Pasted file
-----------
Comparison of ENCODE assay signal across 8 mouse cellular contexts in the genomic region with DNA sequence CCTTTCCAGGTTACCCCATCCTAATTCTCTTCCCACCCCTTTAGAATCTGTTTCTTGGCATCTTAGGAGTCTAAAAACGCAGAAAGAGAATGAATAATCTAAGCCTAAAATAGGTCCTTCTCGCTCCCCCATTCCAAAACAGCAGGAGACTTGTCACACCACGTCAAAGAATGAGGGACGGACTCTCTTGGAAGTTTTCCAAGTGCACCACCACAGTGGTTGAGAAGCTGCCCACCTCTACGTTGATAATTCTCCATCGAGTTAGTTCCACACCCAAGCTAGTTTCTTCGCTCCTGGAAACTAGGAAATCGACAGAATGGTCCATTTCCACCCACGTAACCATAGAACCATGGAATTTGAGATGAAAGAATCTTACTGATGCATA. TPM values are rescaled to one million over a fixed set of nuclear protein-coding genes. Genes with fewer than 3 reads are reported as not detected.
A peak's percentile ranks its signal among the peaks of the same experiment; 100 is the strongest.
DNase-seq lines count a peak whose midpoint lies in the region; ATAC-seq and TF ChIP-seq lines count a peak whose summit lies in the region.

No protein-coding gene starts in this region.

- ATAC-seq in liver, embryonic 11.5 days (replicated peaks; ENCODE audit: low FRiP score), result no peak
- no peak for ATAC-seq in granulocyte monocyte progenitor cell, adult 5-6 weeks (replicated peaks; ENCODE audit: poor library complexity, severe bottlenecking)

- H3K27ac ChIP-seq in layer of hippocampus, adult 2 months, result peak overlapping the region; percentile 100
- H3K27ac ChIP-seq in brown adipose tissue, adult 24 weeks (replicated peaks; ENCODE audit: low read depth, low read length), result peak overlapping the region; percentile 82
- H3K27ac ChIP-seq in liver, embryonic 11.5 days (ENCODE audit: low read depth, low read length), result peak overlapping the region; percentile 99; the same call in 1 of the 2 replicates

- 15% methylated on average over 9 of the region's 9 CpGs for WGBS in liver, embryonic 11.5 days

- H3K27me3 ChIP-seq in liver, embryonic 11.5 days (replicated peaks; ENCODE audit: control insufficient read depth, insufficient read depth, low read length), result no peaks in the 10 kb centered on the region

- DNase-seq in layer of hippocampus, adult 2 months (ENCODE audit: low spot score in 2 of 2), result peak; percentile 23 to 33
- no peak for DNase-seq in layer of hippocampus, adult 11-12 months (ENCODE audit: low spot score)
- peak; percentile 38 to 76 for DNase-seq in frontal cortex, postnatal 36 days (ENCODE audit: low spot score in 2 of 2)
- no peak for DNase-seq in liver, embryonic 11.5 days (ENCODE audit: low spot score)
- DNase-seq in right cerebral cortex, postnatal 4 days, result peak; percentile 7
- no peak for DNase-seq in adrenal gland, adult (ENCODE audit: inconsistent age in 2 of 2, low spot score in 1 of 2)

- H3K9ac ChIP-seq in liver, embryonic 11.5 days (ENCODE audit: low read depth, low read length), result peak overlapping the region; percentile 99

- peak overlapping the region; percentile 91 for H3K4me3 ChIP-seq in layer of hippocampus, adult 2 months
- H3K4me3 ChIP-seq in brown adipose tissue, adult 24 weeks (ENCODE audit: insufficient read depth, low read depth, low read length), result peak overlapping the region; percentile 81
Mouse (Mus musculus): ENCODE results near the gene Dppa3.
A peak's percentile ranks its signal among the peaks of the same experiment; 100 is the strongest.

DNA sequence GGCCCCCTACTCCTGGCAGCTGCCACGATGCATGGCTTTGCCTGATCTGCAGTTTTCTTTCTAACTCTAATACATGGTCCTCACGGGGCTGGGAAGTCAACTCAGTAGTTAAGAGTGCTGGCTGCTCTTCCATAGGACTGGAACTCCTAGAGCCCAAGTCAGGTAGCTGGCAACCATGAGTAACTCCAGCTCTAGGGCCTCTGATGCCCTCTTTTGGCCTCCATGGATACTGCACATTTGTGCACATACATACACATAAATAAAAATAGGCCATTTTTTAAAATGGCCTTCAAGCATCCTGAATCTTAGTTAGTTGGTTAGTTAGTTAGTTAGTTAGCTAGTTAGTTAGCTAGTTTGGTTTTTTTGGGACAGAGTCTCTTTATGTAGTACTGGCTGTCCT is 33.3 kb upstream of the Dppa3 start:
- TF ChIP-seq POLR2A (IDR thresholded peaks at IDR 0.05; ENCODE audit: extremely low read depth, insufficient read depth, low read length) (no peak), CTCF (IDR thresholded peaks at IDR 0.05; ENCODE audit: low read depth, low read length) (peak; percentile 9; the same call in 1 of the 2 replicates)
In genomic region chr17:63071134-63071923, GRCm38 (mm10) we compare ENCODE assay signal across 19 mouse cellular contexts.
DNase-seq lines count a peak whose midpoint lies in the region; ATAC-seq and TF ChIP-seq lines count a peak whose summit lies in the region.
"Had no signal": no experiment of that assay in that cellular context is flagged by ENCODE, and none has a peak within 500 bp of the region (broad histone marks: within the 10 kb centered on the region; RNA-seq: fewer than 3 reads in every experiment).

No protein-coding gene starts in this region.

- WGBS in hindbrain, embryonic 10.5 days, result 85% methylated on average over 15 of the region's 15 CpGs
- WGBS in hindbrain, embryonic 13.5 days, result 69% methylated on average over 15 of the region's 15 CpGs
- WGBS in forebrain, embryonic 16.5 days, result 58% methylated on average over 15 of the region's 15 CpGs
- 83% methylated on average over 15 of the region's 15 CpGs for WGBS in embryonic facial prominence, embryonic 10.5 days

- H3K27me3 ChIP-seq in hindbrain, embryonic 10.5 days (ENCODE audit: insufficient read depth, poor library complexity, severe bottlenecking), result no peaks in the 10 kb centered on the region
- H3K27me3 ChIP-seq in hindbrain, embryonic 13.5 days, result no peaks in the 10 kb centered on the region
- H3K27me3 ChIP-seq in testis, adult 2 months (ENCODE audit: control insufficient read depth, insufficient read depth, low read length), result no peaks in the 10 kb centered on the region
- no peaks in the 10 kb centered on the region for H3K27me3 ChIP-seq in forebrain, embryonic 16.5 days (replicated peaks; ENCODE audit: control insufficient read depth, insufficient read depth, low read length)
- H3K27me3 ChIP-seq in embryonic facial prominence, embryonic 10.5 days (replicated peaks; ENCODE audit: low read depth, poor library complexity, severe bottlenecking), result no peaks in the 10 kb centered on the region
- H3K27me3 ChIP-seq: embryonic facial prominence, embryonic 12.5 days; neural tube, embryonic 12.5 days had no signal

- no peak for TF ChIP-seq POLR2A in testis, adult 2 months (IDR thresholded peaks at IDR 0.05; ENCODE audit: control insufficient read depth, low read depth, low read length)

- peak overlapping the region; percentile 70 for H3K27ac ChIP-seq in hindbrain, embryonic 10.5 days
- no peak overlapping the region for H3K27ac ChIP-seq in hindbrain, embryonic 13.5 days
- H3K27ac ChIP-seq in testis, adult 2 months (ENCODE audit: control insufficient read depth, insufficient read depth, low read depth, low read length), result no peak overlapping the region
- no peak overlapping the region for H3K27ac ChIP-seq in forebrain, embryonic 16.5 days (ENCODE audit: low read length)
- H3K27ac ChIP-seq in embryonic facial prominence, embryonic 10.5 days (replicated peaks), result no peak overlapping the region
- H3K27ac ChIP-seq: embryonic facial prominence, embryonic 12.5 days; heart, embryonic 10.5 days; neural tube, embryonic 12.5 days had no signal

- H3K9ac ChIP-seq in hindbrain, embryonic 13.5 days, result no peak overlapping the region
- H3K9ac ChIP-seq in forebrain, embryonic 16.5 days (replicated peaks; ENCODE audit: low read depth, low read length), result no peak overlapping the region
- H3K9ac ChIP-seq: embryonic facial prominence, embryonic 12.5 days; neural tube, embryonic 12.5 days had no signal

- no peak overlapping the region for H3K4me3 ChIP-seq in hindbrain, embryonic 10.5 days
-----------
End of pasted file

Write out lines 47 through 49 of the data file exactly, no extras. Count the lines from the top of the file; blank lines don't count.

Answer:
- H3K9ac ChIP-seq in forebrain, embryonic 16.5 days (replicated peaks; ENCODE audit: low read depth, low read length), result no peak overlapping the region
- H3K9ac ChIP-seq: embryonic facial prominence, embryonic 12.5 days; neural tube, embryonic 12.5 days had no signal

- no peak overlapping the region for H3K4me3 ChIP-seq in hindbrain, embryonic 10.5 days